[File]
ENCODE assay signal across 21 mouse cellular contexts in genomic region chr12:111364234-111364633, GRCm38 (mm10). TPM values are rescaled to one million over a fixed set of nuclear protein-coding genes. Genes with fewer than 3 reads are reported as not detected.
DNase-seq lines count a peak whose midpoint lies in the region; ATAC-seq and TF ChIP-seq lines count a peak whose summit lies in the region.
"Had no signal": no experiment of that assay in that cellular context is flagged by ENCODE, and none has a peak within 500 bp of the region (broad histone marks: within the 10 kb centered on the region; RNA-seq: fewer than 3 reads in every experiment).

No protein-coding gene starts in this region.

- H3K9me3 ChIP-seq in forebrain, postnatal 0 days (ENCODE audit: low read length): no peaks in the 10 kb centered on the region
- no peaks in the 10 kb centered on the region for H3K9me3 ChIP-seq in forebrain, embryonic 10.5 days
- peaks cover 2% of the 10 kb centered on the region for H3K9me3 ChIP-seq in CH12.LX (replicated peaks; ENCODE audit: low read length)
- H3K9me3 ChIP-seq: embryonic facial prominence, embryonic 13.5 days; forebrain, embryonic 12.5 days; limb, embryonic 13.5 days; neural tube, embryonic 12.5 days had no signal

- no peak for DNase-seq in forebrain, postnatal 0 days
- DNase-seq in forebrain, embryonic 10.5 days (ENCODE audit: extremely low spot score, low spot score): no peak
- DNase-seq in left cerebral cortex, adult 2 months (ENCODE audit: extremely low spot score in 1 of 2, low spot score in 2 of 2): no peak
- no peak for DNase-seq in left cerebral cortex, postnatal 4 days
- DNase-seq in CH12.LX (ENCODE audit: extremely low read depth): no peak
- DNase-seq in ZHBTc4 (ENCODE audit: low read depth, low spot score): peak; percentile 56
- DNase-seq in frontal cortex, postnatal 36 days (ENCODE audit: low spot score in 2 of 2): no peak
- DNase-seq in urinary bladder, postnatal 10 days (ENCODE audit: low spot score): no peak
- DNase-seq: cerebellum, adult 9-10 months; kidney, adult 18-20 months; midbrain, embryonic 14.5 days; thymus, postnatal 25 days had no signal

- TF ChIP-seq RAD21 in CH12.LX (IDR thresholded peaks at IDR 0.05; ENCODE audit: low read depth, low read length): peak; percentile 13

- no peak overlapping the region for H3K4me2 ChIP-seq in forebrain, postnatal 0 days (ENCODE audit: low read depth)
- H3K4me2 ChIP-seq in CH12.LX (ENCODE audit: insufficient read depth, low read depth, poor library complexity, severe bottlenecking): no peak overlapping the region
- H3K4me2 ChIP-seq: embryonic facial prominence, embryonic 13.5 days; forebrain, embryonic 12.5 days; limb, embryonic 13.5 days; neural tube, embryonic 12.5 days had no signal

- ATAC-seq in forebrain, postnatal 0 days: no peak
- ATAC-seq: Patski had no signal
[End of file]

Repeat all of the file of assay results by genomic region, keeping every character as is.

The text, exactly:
ENCODE assay signal across 21 mouse cellular contexts in genomic region chr12:111364234-111364633, GRCm38 (mm10). TPM values are rescaled to one million over a fixed set of nuclear protein-coding genes. Genes with fewer than 3 reads are reported as not detected.
DNase-seq lines count a peak whose midpoint lies in the region; ATAC-seq and TF ChIP-seq lines count a peak whose summit lies in the region.
"Had no signal": no experiment of that assay in that cellular context is flagged by ENCODE, and none has a peak within 500 bp of the region (broad histone marks: within the 10 kb centered on the region; RNA-seq: fewer than 3 reads in every experiment).

No protein-coding gene starts in this region.

- H3K9me3 ChIP-seq in forebrain, postnatal 0 days (ENCODE audit: low read length): no peaks in the 10 kb centered on the region
- no peaks in the 10 kb centered on the region for H3K9me3 ChIP-seq in forebrain, embryonic 10.5 days
- peaks cover 2% of the 10 kb centered on the region for H3K9me3 ChIP-seq in CH12.LX (replicated peaks; ENCODE audit: low read length)
- H3K9me3 ChIP-seq: embryonic facial prominence, embryonic 13.5 days; forebrain, embryonic 12.5 days; limb, embryonic 13.5 days; neural tube, embryonic 12.5 days had no signal

- no peak for DNase-seq in forebrain, postnatal 0 days
- DNase-seq in forebrain, embryonic 10.5 days (ENCODE audit: extremely low spot score, low spot score): no peak
- DNase-seq in left cerebral cortex, adult 2 months (ENCODE audit: extremely low spot score in 1 of 2, low spot score in 2 of 2): no peak
- no peak for DNase-seq in left cerebral cortex, postnatal 4 days
- DNase-seq in CH12.LX (ENCODE audit: extremely low read depth): no peak
- DNase-seq in ZHBTc4 (ENCODE audit: low read depth, low spot score): peak; percentile 56
- DNase-seq in frontal cortex, postnatal 36 days (ENCODE audit: low spot score in 2 of 2): no peak
- DNase-seq in urinary bladder, postnatal 10 days (ENCODE audit: low spot score): no peak
- DNase-seq: cerebellum, adult 9-10 months; kidney, adult 18-20 months; midbrain, embryonic 14.5 days; thymus, postnatal 25 days had no signal

- TF ChIP-seq RAD21 in CH12.LX (IDR thresholded peaks at IDR 0.05; ENCODE audit: low read depth, low read length): peak; percentile 13

- no peak overlapping the region for H3K4me2 ChIP-seq in forebrain, postnatal 0 days (ENCODE audit: low read depth)
- H3K4me2 ChIP-seq in CH12.LX (ENCODE audit: insufficient read depth, low read depth, poor library complexity, severe bottlenecking): no peak overlapping the region
- H3K4me2 ChIP-seq: embryonic facial prominence, embryonic 13.5 days; forebrain, embryonic 12.5 days; limb, embryonic 13.5 days; neural tube, embryonic 12.5 days had no signal

- ATAC-seq in forebrain, postnatal 0 days: no peak
- ATAC-seq: Patski had no signal